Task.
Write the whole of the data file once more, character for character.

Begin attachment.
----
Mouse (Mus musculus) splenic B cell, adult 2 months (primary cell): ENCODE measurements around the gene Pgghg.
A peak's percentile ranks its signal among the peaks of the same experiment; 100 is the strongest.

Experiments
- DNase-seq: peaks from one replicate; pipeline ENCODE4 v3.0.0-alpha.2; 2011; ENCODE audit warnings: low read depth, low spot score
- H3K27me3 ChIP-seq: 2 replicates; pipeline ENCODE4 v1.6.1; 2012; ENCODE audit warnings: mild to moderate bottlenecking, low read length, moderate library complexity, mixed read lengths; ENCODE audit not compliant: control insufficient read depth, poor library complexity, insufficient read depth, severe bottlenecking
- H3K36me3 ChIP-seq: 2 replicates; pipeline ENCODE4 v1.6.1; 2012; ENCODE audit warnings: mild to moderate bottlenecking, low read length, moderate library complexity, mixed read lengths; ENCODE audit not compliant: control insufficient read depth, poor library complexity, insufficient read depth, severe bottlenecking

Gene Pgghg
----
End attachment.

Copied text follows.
Mouse (Mus musculus) splenic B cell, adult 2 months (primary cell): ENCODE measurements around the gene Pgghg.
A peak's percentile ranks its signal among the peaks of the same experiment; 100 is the strongest.

Experiments
- DNase-seq: peaks from one replicate; pipeline ENCODE4 v3.0.0-alpha.2; 2011; ENCODE audit warnings: low read depth, low spot score
- H3K27me3 ChIP-seq: 2 replicates; pipeline ENCODE4 v1.6.1; 2012; ENCODE audit warnings: mild to moderate bottlenecking, low read length, moderate library complexity, mixed read lengths; ENCODE audit not compliant: control insufficient read depth, poor library complexity, insufficient read depth, severe bottlenecking
- H3K36me3 ChIP-seq: 2 replicates; pipeline ENCODE4 v1.6.1; 2012; ENCODE audit warnings: mild to moderate bottlenecking, low read length, moderate library complexity, mixed read lengths; ENCODE audit not compliant: control insufficient read depth, poor library complexity, insufficient read depth, severe bottlenecking

Gene Pgghg